HPV Vaccines Don't Change Behaviors in Young Women

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HPV Vaccines Don't Change Behaviors in Young Women
HPV Vaccines Don't Change Behaviors in Young Women

(HealthDay News) — Young women do not engage in riskier sexual behaviors following human papillomavirus (HPV) vaccination regardless of their risk perceptions, according to a study published online February 2 in Pediatrics.

Allison Mayhew, from the University of Cincinnati College of Medicine, and colleagues surveyed 339 young women aged 13–21 years both immediately after HPV vaccination and two and six months later. The authors sought to assess their knowledge/attitudes about HPV vaccination, risk perceptions, and sexual behaviors.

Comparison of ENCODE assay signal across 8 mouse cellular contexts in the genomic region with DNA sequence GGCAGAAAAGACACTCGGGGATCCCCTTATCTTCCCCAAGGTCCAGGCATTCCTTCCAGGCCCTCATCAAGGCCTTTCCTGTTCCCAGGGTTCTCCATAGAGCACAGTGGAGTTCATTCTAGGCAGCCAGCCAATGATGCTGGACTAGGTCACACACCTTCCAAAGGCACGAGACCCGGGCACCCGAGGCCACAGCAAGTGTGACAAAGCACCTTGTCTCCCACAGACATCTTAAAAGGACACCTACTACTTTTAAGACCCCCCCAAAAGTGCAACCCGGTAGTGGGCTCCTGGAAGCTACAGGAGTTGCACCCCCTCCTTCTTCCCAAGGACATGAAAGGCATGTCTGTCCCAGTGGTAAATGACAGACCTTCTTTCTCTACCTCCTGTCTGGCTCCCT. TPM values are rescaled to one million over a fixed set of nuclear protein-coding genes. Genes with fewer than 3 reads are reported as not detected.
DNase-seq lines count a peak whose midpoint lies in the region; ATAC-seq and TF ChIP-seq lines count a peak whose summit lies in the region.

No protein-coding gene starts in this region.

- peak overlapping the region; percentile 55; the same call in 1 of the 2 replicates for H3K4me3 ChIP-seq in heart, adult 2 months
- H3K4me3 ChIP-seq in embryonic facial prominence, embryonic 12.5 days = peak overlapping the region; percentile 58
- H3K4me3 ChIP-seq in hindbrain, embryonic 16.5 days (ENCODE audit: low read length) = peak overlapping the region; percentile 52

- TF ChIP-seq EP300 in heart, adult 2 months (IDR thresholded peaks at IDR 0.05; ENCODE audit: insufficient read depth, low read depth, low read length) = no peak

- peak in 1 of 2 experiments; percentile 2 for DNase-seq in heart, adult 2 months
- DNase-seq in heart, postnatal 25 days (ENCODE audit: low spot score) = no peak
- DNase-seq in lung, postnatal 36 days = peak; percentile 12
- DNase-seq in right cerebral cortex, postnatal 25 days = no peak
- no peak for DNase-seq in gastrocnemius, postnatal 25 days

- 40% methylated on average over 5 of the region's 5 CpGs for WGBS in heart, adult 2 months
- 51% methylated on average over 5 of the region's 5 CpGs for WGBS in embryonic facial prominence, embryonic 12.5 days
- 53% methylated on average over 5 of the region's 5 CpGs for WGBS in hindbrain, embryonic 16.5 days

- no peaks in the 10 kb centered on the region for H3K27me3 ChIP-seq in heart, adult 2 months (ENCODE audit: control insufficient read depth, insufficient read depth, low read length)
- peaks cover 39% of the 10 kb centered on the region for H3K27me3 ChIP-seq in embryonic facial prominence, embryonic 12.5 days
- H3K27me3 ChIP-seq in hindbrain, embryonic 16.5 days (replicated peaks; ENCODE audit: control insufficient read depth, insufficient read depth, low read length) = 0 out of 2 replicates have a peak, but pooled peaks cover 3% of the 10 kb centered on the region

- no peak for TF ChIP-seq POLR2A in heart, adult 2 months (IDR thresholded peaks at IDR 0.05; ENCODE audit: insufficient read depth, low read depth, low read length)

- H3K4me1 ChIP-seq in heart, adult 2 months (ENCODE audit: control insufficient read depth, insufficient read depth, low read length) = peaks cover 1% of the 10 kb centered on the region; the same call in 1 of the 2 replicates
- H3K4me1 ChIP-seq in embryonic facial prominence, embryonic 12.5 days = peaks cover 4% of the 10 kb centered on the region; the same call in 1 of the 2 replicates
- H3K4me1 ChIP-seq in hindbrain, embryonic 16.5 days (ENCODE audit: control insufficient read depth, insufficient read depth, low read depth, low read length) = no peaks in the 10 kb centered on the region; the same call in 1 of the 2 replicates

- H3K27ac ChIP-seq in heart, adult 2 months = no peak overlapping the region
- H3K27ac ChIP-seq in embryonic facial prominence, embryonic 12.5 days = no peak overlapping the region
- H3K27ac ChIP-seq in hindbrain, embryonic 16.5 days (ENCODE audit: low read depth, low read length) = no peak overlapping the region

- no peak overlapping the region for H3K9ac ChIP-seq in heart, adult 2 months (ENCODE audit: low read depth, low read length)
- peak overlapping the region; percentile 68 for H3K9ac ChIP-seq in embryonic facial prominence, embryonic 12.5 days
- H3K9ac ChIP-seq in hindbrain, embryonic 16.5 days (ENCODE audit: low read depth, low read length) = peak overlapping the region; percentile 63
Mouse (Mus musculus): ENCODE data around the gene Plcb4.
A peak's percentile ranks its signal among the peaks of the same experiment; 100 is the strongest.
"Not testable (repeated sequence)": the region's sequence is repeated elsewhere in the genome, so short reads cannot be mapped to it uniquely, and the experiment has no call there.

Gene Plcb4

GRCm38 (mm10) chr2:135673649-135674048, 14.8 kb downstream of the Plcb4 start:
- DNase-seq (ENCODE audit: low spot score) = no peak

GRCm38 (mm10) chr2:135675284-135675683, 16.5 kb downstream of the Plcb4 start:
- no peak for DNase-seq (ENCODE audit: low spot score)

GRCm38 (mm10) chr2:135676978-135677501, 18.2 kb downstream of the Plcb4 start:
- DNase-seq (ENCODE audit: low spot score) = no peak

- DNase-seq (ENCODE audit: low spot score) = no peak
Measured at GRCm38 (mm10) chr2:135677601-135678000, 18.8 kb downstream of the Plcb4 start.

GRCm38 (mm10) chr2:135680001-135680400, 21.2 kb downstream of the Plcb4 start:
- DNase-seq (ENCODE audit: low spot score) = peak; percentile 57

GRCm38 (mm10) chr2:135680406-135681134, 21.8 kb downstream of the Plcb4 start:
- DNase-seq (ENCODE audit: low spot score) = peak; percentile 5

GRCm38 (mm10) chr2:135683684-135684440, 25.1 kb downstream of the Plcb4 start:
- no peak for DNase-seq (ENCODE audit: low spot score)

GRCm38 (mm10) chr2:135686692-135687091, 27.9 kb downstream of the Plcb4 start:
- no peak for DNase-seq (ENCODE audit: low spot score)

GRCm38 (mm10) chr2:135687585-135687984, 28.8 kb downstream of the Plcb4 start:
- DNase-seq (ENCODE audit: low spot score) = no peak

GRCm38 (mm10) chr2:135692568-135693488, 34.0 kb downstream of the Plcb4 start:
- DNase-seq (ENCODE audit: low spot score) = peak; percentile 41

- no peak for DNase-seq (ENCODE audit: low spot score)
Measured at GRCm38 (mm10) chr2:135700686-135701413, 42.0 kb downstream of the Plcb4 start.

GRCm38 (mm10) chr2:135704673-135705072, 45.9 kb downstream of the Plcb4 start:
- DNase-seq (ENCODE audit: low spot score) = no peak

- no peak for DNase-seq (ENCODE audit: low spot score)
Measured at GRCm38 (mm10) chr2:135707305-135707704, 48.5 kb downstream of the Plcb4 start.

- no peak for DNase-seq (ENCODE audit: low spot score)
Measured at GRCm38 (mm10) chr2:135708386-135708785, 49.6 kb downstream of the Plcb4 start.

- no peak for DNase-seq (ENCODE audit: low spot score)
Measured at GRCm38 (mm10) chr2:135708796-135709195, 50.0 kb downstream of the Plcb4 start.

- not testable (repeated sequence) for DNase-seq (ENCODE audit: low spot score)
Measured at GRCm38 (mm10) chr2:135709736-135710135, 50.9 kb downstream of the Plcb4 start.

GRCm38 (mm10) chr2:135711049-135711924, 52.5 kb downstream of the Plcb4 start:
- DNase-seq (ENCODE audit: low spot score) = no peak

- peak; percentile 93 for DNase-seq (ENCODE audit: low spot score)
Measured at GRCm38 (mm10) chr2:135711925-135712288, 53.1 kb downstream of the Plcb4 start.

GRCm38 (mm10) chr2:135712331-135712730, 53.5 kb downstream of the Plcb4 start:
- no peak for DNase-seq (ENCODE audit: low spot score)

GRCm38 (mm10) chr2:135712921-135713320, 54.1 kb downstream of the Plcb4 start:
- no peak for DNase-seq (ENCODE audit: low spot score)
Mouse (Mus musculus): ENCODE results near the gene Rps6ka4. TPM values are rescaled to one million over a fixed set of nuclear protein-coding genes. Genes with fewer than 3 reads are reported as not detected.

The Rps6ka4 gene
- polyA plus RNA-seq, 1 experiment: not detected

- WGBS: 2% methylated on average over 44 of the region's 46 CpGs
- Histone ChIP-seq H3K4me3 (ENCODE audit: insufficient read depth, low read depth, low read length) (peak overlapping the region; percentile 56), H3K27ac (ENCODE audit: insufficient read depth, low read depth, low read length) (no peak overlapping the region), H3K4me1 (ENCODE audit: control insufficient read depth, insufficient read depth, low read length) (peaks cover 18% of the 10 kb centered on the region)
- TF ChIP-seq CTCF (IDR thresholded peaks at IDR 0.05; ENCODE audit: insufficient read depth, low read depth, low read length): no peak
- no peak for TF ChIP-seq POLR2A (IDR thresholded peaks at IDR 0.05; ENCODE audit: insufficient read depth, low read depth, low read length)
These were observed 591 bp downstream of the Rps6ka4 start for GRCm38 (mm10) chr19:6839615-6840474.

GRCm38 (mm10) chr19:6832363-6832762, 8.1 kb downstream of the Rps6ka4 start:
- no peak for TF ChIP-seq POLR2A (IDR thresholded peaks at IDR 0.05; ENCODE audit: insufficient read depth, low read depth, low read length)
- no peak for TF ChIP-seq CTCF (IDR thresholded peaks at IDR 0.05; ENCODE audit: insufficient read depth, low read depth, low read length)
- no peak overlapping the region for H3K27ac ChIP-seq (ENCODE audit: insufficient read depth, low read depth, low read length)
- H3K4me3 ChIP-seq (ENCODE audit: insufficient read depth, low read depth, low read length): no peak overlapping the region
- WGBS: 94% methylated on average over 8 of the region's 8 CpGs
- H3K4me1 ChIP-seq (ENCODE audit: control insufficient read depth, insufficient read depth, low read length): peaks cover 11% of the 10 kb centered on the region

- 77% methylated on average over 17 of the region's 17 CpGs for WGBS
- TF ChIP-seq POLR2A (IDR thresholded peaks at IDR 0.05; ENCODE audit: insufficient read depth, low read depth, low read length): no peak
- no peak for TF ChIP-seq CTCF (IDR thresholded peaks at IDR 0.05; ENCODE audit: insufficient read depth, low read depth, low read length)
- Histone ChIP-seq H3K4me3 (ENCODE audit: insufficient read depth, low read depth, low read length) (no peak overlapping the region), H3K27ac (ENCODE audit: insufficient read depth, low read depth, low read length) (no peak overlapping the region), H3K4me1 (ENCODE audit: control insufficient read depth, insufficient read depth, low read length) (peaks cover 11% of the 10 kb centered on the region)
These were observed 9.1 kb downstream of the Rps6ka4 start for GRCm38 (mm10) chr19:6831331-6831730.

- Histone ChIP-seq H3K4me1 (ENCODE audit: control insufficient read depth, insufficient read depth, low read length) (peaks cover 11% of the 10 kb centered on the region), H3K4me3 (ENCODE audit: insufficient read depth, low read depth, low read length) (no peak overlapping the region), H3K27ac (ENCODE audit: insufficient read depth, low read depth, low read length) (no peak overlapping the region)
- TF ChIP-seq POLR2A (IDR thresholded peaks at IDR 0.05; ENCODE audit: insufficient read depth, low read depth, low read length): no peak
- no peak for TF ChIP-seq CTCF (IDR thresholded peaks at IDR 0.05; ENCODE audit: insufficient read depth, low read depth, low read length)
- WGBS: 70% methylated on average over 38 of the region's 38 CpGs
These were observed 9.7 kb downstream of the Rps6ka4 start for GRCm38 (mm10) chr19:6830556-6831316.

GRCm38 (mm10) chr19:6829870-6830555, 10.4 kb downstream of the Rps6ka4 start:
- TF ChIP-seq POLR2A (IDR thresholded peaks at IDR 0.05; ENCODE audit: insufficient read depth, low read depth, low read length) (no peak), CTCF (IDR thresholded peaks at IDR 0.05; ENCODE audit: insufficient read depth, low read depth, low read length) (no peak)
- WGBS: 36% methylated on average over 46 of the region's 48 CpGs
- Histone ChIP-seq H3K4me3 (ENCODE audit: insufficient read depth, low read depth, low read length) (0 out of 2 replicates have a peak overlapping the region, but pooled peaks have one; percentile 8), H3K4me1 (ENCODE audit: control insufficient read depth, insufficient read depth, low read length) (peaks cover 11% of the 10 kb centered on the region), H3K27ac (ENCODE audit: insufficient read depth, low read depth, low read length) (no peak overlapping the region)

The researchers found that baseline risk perceptions were not associated with subsequent sexual initiation among all sexually inexperienced participants (42.5%). Girls aged 16–21 years who inappropriately perceived a lower risk for other sexually transmitted infections were less likely to initiate sex (odds ratio, 0.13). Baseline risk perceptions were not associated with subsequent number of sexual partners or condom use among all sexually experienced participants (57.5%).

"Risk perceptions after HPV vaccination were not associated with riskier sexual behaviors over the subsequent six months in this study sample," the authors conclude.

Several authors disclosed financial ties to pharmaceutical companies, including manufacturers of the HPV vaccine.

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